Virginia Electric Vehicle Registrations by Jurisdiction (2008-2021)


Electric Vehicle Charging Reports

Statewide Electric Vehicle Charging Report

In May and June of 2021, Virginia Clean Cities developed a statewide report for Virginia and Washington D.C. to assess the Commonwealth’s Electric Vehicle Charging Infrastructure Projections and 10% Deployment Scenario. The objective of this report is to outline the tools and benefits available to the Commonwealth that will allow state and local planners to make informed decisions about initial market scale volumes and locations of electric vehicle charging.

This report includes electrification projections from the Electric Vehicles Infrastructure Projection tool to obtain and support 10% EV ownership and outlines a number of considerations and planning and mapping tools that can aid the planning process for equitable and effective charging deployments. In addition to the tools outlined, the report also demonstrates how supporting EV infrastructure will serve the Commonwealth by lessening reliance on outside oil, stimulating local economies, improving air quality, and reducing transportation financial burdens on underserved communities.

Read the full Virginia Report here.


Locality Electric Vehicle Charging Reports

Presented are 13 unique Electric Vehicle Charging Infrastructure Projections and 10% Deployment Scenario reports for major urban areas in Virginia. Localities include Bristol, Blacksburg, Charlottesville, Fredericksburg, Harrisonburg, Lynchburg, Richmond, Roanoke, Staunton/Waynesboro, Virginia Beach, Washington, DC, Williamsburg, and Winchester.

Reports include electrification projections from the Electric Vehicles Infrastructure Projection tool to obtain and support 10% EV ownership in each respective region. Additional tools for planning infrastructure are such as the Energy Zones Mapping Tool, Alternative Fuel Station Locator, and the MJ Bradley Infrastructure Planning Tool are included for equitable and effective deployment considerations.

Blacksburg-Area-EV-Charging-Report

Bristol-Area-EV-Charging-Report

Charlottesville-Area-EV-Charging-Report

Fredericksburg-Area-EV-Charging-Report

Harrisonburg-Area-EV-Charging-Report

Lynchburg-Area-EV-Charging-Report

Richmond-Area-EV-Charging-Report

Roanoke-Area-EV-Charging-Report

Staunton &Waynesboro-Area-EV-Charging-Report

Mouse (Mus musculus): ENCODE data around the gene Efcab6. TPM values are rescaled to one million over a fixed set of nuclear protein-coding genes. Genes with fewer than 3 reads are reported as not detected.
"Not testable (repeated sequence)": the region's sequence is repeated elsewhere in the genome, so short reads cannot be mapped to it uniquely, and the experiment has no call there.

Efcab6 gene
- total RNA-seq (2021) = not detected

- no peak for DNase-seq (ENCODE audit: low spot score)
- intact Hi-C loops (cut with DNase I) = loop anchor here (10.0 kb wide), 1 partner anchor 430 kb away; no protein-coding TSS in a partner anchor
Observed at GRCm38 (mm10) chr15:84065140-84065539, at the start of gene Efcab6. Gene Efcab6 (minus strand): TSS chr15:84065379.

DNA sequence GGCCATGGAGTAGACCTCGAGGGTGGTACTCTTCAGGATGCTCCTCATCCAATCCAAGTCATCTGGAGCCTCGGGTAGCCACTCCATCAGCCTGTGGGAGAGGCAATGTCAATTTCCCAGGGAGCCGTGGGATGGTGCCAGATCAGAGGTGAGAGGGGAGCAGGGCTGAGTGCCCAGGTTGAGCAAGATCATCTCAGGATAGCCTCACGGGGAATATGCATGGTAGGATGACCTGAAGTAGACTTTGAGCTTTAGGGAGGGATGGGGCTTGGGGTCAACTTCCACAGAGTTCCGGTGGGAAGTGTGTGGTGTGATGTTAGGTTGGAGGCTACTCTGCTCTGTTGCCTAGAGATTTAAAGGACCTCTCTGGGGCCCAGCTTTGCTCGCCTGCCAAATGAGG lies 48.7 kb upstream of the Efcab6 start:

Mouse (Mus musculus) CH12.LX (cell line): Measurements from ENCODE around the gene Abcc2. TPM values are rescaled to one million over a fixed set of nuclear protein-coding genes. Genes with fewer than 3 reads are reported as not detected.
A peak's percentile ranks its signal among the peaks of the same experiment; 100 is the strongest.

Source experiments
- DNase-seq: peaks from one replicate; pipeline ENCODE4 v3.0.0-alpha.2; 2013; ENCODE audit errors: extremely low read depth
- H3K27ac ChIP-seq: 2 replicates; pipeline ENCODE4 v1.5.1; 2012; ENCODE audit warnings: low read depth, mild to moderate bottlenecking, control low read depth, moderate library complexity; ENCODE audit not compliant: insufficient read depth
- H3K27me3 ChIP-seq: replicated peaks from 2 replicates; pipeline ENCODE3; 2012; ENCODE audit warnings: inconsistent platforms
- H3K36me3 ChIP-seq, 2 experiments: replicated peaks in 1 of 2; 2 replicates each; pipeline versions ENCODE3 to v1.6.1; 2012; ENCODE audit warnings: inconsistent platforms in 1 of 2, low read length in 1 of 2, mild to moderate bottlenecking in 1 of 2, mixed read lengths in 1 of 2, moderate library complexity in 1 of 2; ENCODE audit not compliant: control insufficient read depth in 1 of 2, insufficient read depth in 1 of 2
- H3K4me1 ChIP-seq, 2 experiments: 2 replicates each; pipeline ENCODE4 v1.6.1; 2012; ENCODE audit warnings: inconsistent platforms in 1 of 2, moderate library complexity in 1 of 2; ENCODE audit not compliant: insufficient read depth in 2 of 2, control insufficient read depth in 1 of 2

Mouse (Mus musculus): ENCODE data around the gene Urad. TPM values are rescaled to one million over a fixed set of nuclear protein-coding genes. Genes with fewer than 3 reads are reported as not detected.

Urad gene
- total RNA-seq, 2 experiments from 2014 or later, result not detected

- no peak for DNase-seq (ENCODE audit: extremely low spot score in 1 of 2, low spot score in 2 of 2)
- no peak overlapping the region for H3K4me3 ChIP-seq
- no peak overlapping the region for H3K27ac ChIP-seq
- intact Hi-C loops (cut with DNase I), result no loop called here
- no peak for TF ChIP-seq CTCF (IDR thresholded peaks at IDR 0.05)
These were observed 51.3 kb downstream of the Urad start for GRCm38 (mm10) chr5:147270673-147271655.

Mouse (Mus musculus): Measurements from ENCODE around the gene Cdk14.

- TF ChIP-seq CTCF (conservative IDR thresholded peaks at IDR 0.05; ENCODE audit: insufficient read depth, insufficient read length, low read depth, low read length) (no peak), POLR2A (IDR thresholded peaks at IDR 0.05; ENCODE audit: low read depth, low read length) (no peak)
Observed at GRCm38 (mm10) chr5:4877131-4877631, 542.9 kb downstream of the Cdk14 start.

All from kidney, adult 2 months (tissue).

Virginia-Beach-Area-EV-Charging-Report

Williamsburg-Area-EV-Charging-Report

Winchester-Area-EV-Charging-Report

Washington-DC-Area-EV-Charging-Report


Deployment Tools

Alternative Fuel Station Locator

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Energy Zones Mapping Tool

An important initiative for EV deployment is to ensure it is done equitably. In order to assess how we can meet this goal, there is a public government tool called the Energy Zones Mapping Tool, produced by Argonne National Laboratory. This tool allows the application of unique overlays to be placed over the United States for visual comprehension of data of certain geographical trends. There are multiple overlays available that we can use to assess where charging stations can be installed to best serve all people.

Register for free for the full tool https://ezmt.anl.gov/

Or, try out this instant-access, Mid-Atlantic Electrification Partnership Mapping Portal https://anl.maps.arcgis.com/

Instructions and example analysis can be found in VCC’s Statewide Electric Vehicle Charging Report

An Argonne National Laboratory tutorial can be found here –

MJ Bradley & Associates Regional EV Charging Infrastructure Location Identification Toolkit

The MJ-Bradley & Associates Tool is designed to grade census tract locations on several categories ranging from DCFC proximity, DCFC port density, traffic volume, and population density. In a most recent update, the MJ Bradley Tool now includes metrics taken from the EPA’s EJSCREEN tool for measurements on disadvantaged communities to be included in EV charger infrastructure planning.

The full tool and overview can be found here.

StreetLight Data Electric Vehicle Charging Dashboard

The dashboard shows gaps in the existing EV charging network. The location of these gaps depends on what you want to prioritize: Level 2 networks, which recharge vehicles over longer time periods; or super-fast Level 3 networks, to support long-distance travelers? Is the goal to make charging accessible for existing EV drivers, for low-income populations, or for long-haul trucking? The dashboard offers several potential goals that public agencies or private companies may want to consider. 

This dashboard is powered by StreetLight Data’s proprietary movement data, coupled with additional datasets about EV ownership, demographics, and more.